The substrate may be but is not limited to any one or more of the following: glass, earthenware, bone china, porcelain, silicate materials, metals, quartz, carbon, mica, plastics, laminates, wood, paper, textiles and leather. The firing temperature used will depend to some extent on the composition of the formulation containing the nanoparticles, but more importantly it will depend on the substrate surface upon which the decoration is applied. Low temperatures (<300° C.) are required for firing onto plastics, laminates, wood, paper and leather. Temperatures of 400 to 700° C. are typically used for firing of gold films onto glass, whilst firing onto bone china or porcelain involves firing temperatures between 700 and 1100° C., typically between 700 and 900° C. In addition a combination of the gold material or gold composition with special sintering agents may be required for the high temperature applications.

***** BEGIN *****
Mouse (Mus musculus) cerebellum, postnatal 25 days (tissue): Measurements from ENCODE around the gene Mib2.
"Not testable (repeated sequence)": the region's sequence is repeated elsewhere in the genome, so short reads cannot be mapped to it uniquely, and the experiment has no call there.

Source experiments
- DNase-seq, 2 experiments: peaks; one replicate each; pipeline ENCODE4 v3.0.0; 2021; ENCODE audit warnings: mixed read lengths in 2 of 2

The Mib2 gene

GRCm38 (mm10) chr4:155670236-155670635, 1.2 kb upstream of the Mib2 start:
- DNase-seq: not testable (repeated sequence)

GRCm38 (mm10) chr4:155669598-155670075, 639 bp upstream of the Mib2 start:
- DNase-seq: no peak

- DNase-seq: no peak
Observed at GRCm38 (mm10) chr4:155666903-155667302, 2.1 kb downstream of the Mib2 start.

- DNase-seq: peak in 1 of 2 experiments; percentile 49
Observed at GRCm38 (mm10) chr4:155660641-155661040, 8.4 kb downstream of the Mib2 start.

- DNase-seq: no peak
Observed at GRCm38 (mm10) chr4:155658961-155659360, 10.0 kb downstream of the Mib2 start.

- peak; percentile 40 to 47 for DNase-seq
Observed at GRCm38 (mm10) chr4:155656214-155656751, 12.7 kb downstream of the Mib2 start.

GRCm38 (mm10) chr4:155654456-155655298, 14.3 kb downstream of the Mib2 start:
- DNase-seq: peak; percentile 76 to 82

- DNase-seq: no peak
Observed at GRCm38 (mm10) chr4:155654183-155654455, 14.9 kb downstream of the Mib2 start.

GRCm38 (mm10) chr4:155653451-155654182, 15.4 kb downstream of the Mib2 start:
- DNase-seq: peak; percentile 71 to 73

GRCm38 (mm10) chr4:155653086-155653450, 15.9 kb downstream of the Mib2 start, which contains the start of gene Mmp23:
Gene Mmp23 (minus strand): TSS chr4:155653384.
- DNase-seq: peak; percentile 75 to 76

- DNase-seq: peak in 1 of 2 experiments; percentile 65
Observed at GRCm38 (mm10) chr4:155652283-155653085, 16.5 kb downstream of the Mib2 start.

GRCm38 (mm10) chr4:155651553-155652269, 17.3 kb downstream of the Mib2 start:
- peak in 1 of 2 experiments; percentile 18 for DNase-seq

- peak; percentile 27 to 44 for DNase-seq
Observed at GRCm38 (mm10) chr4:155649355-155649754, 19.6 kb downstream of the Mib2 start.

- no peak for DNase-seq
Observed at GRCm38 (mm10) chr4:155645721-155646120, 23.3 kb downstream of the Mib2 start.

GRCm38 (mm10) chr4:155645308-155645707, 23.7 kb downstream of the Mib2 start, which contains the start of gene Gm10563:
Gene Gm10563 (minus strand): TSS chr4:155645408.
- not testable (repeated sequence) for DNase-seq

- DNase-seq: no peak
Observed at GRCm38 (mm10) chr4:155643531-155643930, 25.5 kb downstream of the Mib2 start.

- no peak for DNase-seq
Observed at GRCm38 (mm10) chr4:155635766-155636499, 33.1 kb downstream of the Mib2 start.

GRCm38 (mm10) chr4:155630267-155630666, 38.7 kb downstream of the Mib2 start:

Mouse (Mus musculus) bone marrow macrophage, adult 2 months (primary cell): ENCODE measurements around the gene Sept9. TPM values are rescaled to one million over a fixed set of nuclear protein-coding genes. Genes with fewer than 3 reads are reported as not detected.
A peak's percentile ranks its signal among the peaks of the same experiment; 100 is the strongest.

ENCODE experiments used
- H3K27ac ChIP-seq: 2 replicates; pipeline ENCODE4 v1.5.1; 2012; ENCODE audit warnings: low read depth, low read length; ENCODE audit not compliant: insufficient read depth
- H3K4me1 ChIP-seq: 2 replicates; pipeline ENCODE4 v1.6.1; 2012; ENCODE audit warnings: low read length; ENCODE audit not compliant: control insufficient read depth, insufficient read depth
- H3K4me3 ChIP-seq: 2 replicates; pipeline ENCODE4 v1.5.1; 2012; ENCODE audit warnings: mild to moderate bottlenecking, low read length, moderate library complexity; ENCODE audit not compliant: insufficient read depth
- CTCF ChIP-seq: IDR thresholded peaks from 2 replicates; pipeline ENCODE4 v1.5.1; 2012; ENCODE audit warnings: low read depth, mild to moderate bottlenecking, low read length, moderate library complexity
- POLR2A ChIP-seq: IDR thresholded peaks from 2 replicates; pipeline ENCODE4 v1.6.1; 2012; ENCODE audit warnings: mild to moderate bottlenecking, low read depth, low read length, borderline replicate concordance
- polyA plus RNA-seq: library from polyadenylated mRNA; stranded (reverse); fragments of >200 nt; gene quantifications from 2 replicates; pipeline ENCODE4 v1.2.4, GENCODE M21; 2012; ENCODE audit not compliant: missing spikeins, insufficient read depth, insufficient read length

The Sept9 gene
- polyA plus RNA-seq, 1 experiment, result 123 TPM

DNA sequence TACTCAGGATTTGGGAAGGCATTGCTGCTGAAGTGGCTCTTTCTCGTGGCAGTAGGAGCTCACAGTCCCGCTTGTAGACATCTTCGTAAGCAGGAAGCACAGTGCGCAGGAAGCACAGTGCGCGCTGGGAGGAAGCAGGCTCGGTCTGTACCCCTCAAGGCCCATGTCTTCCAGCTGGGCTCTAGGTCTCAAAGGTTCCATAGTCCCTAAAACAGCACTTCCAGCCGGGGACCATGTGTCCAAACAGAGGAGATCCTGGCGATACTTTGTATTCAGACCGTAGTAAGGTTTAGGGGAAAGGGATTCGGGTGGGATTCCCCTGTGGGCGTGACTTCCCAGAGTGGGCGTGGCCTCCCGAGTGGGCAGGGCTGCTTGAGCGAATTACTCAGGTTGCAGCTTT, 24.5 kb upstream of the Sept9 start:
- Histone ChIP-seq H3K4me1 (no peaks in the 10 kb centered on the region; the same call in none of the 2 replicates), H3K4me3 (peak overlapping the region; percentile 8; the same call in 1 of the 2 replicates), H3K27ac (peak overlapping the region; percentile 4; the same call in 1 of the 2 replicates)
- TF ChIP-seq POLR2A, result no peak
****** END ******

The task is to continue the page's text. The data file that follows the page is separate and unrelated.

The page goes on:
The gold material or gold composition of the present invention may be applied onto the substrate by any one or more of the following methods: brush coating, ink-jet printing, stencilling, spraying, stipling, screen printing, spin coating, curtain coating, dip coating, pad printing, thermoplastic printing, wheel banding, decalomania, or electrostatic printing.

In the case that the method of application to the substrate is by decalomania it is found that the resultant decalomania exhibits minimal surface bleeding when compared with the molecular gold thiolate analogue.

The invention will now be described by the following examples in which:

FIG. 1: (a) Shows a transmission electron micrograph of gold nanopartlcles produced according to example 1 of the present invention. (b) The particle size distribution of nanoparticles produced according to example 1. The vertical axis shows the percentage of particles and the horizontal axis shows the average diameter of the particles in nm.

EXAMPLES Example 1

General Procedure for the Preparation of Thiol Stabilised Gold Nanoparticles